WOBO: Search for words and phrases in the texts here...

Enter either the ID of an entry, or one or more words to find. The first match in each paragraph is shown; click on the line of text to see the full paragraph.

Currently only Chalmers’ Biographical Dictionary is indexed, terms are not stemmed, and diacritical marks are retained.

the most learned English printer of whom we have any account, was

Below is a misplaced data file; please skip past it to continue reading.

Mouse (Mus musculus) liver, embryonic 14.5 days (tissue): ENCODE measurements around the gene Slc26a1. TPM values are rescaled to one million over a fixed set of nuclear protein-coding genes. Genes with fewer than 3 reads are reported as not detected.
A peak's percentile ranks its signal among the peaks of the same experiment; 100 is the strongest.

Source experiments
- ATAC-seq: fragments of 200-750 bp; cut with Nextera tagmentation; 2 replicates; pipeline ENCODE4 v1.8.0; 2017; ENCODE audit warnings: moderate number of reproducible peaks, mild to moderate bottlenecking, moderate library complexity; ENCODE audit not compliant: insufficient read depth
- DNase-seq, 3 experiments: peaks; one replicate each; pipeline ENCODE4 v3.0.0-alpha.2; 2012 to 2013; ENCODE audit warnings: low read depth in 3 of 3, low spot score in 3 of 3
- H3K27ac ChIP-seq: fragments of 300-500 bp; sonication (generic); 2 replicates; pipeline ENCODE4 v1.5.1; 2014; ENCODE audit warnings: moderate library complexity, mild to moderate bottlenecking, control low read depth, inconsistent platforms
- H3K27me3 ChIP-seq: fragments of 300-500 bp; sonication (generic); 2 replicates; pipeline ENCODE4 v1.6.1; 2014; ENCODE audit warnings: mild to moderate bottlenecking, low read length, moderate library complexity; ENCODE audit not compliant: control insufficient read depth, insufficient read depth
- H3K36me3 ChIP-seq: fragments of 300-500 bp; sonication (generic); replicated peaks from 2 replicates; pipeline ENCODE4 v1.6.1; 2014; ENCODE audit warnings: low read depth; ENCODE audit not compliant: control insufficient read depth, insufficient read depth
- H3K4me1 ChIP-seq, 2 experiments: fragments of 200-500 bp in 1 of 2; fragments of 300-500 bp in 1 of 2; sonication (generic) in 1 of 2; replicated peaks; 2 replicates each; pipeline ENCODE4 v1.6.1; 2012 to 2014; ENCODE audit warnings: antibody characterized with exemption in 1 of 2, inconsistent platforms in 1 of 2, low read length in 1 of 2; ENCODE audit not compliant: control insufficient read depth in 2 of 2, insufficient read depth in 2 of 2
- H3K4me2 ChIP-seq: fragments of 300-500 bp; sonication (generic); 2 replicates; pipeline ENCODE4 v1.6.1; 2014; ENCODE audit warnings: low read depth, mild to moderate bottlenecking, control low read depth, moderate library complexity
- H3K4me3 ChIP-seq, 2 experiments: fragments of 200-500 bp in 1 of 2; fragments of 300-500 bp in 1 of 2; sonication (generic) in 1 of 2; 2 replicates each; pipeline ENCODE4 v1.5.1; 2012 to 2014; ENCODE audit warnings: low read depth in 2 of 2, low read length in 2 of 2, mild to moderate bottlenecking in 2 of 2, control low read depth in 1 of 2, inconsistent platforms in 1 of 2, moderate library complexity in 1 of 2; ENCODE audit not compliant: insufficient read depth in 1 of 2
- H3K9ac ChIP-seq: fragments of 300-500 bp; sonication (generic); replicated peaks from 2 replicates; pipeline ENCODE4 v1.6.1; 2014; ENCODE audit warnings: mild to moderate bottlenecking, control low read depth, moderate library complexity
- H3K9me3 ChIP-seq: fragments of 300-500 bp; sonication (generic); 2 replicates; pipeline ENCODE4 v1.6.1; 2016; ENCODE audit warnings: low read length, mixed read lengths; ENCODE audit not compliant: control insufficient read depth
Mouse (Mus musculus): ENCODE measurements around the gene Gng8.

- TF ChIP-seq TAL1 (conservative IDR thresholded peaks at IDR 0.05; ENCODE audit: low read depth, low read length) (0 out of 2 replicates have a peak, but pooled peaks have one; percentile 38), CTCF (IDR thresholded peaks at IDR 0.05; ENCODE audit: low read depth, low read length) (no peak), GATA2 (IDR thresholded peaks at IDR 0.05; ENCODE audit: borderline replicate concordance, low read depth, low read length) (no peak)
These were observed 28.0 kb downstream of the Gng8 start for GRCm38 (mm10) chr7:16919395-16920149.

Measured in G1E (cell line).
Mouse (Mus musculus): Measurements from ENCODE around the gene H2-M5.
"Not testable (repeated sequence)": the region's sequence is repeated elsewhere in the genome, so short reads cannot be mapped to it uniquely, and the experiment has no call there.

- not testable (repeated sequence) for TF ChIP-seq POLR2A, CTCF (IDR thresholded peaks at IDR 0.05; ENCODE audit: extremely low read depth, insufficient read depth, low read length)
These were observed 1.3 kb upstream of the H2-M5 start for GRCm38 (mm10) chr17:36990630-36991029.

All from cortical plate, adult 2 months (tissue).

, the most learned English printer of whom we have any account, was born in Dogwelt-court, White Fryars, London, on the 19th of December, 1699. His father, whose name was also William, was of distinguished eminence in the same profession; and his maternal grandfather (Thomas Dawks) was employed in printing the celebrated Polyglott Bible of bishop Walton. At a proper age, he was placed, for grammatical education, under the care of Mr. Ambrose Bonwicke, a non-juring clergyman of known piety and learning, who then lived at Headley, near Leatherhead in Surrey. Here Mr. Bowyer made such advances in literature as reflected the highest credit both on himself and his preceptor; for whose memory, to his latest years, he entertained the sincerest respect; and to whose family he always remained an useful friend. The attachment, indeed, was mutual; and the following instance of the good school-master’s benevolence made an indelible impression on the mind of his pupil. On the 30th of January, 1712-13, the whole property of the elder Mr. Bowyer was destroyed by a dreadful fire; on which occasion, Mr. Bonwicke, with great generosity, and no less delicacy (endeavouring to conceal its being his own act of kindness), took upon him, for one year, the expences of his scholar’s board and education. In June 1716, young Mr. Bowyer was admitted as a sizar at St. John’s college, Cambridge, of which Dr. Robert Jenkin was at that time master. The doctor had been a benefactor to the elder Mr. Bowyer in the season of his calamity; and the son, at the distance of sixty years, had the happiness of returning the favour to a relation of the worthy master, in a manner by which the person obliged was totally ignorant to whom he was indebted for the present he received, Mr. Bowyer continued at Cambridge under the tuition, first, of Dr. Anstey, and afterwards of the rev. Dr. John Nevvcome, till June 1722, during which time he obtained Roper’s exhibition, and wrote, in 1719, what he called “Epistola pro Sodalitio a rev. viro F. Roper mihi legato;” but it does not appear that he took his degree of bachelor of arts. Notwithstanding an habitual shyness of disposition, which was unfavourable to him at his first appearance, the regularity of his conduct, and his application to study, procured him the esteem of many very respectable members of the university. Here it was that he formed an intimacy with Mr. Markland and Mr. Clarke, two learned friends with whom he maintained a regular correspondence through life and their letters contain a treasure of polite literature and sound criticism. On the death of Mr. Bonwicke, his grateful scholar had an opportunity of requiting, in some measure, the obligations he had received, by officiating, for a time, in the capacity of a schoolmaster, for the benefit of the family; but before this, he had entered into the printing business, together with his father, in June 1722; and one of the first bucks which received the benefit of his correction, was the complete edition of Selden by Dr. David Wilkins, in three volumes, folio. This edition was begun in 1722, and finished in 1726; and Mr. Bowyer’s great attention to it appeared in his drawing up an epitome of Selden “de Synedriis,” as he read the proof-sheets, and tue several memoranda from “The privileges of the Baronage” and “Judicature in Parliament,” &c. which are now printed in his “Miscellaneous Tracts.” In 1727, the learned world was indebted to him for nn admirable sketch of William Baxter’s Glossary of the Roman Antiquities. The sketch was called “A View of a Book, entitled, * Reliquiae Baxtevianae.' In a Letter to a Friend;” a single sheet, 8vo. Very few copies were printed; and, having never been published, it is seldom found with the Glossary; but it was reprinted in the “Miscellaneous Tracts.” Dr. Wotton and Mr. Clarke were highly pleased with this first public proof given by Mr. Bowyer of his literary abilities. On the 20th of December, 1727, he lost an affectionate mother, upon which occasion he received a letter of pious consolation, from Mr. Chishull, the learned editor of the “Antiquitates Asiaticae.